The Vanilla Mascarpone Cream… I’ll give you a brief run-down, I’ve said too much already. Basically, Migoya directs one to warm the cheese, gelatin, sugar, and vanilla over a bain marie until the gelatin melts, then build the cake. Welp, this is a liquid situation that doesn’t layer at all. I whipped it to room temp, but it persisted in dripping. I’d had my reservations about this working. I folded in some whipped cream, but came to the same road block as the previous cake; the fat was too high, the texture ended up a bit grainy (though this could have also been the cheese). It was not especially offensive closer to room temp, but I was still annoyed. Boring flavour, irritating directions that didn’t make sense. Oh well. It looks cute.

The chocolate is matte and slightly rippled because I packed my acetate and had to use parchment. Boohoo.

*Yes, I used a dreaded bang. But really. Who can say voila without one?

Ohohoh. I used up the rest of the batter to make madeleines. Turns out glaze made of purée + icing sugar + booze = pretty and tasty.

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A Heartbreaking Work of Staggering…Fail? Peanut butter mousse, milk chocolate chantilly, chocolate cake, blahblahblah (pg. whatever)

It’s been a while.

I went to Europe. It was not what I thought it would be. Well, Europe hasn’t changed much since my last visit, so that’s not what I mean. A friend who works at a hotel in central London arranged a short stage for me during my visit.

For readers uncertain of what a stage is (pronounced with a long a), it is basically an internship. The noun is Stagiair (with an e in the feminin, and strangely enough it’s anagram is agiterais – to agitate, which some stagiairs do with flair) and they are how the world’s finest restaurants a) train amazing chefs and b) stay in business.  Places that hold two or more Michelin stars, and especially those ranked on San Pellegrino’s list of the 100 best restaurants in the world take advantage (and so they should) of the eager young chefs happy to crack hundreds of eggs, trim micro greens, and sweep for free. For some (if not all) of the top 25 restaurants, half to three quarters of the kitchen staff are on a highly-coveted stage.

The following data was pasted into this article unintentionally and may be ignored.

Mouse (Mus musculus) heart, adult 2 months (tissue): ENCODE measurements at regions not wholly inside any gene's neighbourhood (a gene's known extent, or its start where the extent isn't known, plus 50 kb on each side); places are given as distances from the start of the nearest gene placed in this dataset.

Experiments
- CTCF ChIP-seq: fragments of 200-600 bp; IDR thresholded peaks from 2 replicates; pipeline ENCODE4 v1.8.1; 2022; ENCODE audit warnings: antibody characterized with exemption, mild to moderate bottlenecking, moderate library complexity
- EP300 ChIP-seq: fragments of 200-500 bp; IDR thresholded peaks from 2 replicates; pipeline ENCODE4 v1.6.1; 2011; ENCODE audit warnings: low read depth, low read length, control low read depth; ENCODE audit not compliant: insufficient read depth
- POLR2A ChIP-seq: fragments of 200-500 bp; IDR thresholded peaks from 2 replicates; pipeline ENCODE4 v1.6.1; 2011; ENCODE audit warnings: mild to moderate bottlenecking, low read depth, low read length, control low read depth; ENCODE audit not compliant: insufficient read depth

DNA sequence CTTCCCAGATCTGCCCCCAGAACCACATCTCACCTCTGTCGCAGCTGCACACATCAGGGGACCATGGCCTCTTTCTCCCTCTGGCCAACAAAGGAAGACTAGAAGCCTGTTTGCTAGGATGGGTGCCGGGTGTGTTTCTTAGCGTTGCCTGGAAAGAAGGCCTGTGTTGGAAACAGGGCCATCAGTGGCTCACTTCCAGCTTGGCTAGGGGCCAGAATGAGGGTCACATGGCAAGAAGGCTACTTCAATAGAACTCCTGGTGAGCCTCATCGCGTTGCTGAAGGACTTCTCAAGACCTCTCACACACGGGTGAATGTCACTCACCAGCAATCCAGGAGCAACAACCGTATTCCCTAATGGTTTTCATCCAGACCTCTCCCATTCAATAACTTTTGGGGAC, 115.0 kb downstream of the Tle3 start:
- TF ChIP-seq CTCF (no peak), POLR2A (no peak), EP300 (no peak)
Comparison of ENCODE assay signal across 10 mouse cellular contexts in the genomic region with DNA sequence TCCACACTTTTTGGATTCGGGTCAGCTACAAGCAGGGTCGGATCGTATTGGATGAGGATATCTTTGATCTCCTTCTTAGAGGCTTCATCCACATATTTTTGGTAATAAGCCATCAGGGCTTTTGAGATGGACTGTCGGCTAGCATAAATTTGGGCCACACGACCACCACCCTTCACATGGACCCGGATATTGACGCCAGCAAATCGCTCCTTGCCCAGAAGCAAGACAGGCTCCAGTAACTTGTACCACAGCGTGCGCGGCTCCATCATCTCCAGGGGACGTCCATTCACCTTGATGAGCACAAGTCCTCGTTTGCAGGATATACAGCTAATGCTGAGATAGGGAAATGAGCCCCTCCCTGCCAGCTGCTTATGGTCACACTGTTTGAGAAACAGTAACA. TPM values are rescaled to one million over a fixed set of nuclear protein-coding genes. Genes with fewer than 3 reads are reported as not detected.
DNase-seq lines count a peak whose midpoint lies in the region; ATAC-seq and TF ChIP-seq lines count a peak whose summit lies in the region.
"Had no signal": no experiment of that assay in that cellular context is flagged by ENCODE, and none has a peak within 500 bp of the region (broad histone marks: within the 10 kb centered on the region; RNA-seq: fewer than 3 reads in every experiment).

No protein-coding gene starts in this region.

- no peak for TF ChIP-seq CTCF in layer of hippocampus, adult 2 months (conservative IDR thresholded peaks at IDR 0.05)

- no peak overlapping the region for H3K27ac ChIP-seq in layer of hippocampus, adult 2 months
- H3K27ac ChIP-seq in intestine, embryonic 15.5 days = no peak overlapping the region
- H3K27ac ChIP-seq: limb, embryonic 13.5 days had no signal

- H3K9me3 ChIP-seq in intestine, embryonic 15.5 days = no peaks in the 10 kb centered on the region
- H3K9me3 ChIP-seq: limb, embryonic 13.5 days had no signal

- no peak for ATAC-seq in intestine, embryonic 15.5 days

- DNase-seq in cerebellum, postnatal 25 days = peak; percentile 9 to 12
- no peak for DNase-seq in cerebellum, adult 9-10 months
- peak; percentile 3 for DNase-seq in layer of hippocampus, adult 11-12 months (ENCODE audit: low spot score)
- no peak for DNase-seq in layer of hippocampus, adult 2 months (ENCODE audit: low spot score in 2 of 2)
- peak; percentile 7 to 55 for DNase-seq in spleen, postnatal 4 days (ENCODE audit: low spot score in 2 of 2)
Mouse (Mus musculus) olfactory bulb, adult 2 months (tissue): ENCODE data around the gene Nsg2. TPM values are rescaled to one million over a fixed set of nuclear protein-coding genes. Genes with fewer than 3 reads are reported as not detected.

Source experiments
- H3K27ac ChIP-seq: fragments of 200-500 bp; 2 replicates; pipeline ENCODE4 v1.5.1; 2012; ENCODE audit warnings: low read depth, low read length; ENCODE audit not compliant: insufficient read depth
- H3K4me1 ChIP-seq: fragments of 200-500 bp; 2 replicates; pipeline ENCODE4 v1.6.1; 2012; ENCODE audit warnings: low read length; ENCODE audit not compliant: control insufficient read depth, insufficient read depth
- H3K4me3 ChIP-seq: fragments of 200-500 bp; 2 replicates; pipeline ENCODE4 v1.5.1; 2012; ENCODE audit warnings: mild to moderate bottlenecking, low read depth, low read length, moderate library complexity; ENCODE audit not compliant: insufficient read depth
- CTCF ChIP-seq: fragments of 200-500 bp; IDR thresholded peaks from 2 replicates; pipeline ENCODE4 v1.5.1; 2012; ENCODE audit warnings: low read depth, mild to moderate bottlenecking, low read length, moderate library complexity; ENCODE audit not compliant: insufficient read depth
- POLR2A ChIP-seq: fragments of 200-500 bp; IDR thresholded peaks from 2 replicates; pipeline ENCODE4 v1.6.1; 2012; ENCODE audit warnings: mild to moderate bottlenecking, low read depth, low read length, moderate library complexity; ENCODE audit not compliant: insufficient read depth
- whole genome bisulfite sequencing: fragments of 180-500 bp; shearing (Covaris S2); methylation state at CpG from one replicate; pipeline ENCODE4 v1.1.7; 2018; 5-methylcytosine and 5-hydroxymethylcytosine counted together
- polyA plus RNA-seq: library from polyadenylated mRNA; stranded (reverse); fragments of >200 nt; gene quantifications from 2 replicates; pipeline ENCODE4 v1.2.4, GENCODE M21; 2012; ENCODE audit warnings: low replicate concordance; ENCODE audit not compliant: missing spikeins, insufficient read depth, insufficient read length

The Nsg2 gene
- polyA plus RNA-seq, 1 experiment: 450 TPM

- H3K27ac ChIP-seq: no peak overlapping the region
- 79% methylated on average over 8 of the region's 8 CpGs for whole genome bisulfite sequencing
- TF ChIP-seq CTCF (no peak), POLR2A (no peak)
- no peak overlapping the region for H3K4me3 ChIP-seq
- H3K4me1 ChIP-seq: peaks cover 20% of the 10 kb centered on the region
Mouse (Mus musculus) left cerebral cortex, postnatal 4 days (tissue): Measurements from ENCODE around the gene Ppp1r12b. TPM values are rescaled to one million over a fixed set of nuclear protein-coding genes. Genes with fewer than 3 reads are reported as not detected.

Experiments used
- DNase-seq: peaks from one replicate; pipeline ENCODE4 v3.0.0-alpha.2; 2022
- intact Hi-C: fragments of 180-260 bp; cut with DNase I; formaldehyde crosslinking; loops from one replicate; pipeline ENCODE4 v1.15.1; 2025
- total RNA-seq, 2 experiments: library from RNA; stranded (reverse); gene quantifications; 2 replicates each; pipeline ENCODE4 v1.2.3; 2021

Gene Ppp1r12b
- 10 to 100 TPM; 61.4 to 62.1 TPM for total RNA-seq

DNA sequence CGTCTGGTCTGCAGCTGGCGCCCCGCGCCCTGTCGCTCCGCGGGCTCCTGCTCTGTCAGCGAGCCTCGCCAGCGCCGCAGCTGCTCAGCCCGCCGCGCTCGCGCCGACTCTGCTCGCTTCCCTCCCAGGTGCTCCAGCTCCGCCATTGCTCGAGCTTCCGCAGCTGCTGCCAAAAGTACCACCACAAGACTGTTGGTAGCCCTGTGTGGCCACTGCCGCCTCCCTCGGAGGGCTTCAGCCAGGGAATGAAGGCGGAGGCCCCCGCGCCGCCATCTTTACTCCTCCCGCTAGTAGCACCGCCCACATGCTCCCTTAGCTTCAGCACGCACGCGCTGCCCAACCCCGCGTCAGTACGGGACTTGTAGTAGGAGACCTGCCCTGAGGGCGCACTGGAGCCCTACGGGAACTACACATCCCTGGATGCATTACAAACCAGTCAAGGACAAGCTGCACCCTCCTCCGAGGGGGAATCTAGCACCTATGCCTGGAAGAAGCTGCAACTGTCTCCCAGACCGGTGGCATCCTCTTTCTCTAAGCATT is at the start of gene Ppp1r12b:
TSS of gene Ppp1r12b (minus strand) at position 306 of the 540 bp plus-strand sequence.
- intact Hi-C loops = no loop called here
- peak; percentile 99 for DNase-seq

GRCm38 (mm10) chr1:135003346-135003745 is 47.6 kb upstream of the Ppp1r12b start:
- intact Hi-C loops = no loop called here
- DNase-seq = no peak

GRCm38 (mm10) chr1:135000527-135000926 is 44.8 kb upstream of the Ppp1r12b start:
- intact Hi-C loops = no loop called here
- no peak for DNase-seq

I don’t think it is as glamorous as it sounds; I myself have only had this one experience, though I’ve had a couple of stagiairs work under me, so I cannot speak for those fortunate Chefs who have gone through the system*, but this stage felt just like being back at the bistro. Which was…relieving considering I had quit because I thought I was a failface at my job. Okay. This is what it is like. Deal.

I guess I made some kind of impression. Mostly I think I was very comfortable and got on very well with the boys in the kitchen (boys! I miss working with boys!), but I didn’t really fuck anything up so I suppose my abilities played a role as well. They offered me a job.

So, now I move to London? I guess so. Which also means this blog is going to…change. Question mark.

Tonight I was speaking to the Pastry Chef who I will be joining and she exclaims how exciting it is that we now have a Commis.

Note: a Commis is the lowest level position in the French kitchen brigade system. Everyone starts out a Commis. Sadface.